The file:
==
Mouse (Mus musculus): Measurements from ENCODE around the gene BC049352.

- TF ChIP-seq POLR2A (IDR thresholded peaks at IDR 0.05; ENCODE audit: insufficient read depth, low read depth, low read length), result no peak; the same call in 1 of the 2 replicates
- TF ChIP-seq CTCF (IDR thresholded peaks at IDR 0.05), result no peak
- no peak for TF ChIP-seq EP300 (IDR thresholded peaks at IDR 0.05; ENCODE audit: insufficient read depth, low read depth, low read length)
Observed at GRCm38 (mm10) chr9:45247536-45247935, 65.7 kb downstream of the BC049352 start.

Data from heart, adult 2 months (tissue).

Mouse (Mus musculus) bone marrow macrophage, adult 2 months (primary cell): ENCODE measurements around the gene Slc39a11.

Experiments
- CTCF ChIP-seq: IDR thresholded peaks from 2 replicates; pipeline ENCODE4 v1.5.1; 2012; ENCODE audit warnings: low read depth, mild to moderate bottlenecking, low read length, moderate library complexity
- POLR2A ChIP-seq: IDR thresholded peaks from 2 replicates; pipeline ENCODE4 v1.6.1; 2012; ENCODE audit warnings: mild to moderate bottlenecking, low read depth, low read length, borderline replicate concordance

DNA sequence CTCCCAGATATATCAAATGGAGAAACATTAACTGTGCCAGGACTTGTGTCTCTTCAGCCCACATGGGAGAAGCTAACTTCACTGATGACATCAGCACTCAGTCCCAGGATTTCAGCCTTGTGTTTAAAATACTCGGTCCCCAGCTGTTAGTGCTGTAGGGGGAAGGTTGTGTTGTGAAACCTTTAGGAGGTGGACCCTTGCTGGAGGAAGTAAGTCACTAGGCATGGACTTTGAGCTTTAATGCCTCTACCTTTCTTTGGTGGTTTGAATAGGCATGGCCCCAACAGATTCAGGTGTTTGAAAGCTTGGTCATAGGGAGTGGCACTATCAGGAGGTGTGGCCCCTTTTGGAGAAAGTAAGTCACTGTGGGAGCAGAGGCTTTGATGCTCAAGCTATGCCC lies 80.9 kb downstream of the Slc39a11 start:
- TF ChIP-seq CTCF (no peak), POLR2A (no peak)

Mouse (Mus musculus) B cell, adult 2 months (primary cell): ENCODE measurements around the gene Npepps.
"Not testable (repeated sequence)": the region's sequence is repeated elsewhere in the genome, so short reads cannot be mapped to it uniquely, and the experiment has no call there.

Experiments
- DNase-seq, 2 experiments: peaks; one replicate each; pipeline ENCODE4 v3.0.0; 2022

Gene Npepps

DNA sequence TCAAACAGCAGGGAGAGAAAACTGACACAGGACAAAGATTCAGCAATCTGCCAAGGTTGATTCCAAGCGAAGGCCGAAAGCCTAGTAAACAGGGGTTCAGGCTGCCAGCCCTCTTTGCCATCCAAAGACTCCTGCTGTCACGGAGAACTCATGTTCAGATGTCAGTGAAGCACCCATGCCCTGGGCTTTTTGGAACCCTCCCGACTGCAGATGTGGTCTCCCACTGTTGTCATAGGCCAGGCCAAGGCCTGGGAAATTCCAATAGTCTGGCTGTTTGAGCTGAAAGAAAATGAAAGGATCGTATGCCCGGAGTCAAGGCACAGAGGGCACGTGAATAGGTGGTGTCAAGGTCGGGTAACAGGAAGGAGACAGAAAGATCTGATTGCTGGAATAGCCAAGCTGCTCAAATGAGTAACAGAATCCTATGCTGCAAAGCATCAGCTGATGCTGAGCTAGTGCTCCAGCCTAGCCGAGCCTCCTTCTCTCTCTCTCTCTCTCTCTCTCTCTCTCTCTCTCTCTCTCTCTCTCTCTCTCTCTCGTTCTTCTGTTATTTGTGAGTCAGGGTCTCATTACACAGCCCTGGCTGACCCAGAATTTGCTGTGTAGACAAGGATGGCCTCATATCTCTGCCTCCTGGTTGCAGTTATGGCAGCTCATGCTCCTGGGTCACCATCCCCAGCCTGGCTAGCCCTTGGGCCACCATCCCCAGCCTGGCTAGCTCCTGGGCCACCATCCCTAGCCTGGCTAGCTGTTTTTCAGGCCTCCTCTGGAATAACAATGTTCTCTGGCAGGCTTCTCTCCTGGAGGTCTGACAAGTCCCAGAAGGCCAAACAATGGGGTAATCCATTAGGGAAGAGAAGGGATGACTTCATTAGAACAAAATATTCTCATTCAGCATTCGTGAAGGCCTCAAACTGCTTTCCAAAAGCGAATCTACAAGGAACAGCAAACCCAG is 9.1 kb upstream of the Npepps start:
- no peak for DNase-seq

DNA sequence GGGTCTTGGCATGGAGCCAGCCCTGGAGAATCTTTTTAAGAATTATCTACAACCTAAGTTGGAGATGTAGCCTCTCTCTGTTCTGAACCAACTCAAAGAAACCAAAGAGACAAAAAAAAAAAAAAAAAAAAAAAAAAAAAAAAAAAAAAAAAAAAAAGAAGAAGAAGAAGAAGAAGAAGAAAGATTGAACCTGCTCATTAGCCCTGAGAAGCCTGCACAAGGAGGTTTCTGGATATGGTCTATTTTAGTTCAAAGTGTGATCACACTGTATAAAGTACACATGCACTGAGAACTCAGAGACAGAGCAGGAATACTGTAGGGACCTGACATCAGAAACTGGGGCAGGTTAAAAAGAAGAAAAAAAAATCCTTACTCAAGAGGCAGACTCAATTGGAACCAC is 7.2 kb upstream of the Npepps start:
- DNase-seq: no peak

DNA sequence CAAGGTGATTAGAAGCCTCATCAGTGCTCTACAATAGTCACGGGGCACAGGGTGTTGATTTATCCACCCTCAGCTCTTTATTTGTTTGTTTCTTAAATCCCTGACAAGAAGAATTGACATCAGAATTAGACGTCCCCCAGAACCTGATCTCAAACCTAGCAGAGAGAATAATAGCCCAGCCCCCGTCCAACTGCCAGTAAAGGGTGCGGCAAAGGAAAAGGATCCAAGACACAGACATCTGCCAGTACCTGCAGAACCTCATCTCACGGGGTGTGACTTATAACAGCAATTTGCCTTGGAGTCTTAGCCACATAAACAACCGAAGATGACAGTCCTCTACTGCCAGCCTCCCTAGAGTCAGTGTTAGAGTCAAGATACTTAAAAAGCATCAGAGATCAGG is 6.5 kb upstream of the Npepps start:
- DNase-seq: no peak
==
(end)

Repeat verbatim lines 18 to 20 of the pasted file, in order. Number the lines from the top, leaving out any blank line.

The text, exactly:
DNA sequence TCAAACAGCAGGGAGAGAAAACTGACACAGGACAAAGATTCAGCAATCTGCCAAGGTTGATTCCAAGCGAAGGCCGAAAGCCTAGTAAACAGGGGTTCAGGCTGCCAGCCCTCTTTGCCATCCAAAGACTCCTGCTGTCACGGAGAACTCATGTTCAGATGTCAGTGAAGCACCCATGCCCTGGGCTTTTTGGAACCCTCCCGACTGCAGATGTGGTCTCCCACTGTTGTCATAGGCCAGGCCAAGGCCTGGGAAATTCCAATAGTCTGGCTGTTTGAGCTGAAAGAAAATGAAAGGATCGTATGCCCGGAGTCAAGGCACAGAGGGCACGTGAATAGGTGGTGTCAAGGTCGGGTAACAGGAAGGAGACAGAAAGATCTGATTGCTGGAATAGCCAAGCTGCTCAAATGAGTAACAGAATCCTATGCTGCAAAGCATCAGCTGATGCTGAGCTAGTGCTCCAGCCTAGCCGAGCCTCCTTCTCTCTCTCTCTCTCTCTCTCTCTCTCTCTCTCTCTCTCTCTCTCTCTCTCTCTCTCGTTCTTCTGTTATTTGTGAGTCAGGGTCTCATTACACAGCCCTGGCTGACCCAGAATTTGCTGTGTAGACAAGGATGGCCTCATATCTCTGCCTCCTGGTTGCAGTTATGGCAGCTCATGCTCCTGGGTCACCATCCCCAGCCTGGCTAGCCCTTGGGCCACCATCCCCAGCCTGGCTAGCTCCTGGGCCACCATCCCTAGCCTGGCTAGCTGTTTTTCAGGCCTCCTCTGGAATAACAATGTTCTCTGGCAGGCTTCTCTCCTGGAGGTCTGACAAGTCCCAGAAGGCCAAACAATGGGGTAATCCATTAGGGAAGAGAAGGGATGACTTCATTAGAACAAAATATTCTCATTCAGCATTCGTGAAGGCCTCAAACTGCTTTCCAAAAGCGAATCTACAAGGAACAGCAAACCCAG is 9.1 kb upstream of the Npepps start:
- no peak for DNase-seq

DNA sequence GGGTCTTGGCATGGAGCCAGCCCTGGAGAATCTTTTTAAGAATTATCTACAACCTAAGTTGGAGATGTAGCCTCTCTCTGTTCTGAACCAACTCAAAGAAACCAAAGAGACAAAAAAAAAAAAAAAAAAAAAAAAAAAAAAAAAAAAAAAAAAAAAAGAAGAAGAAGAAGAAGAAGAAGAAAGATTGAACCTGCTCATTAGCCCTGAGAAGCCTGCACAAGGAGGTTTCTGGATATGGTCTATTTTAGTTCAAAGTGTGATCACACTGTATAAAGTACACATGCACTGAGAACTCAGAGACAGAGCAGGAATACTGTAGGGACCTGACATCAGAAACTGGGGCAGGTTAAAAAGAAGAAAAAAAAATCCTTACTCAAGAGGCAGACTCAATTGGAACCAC is 7.2 kb upstream of the Npepps start: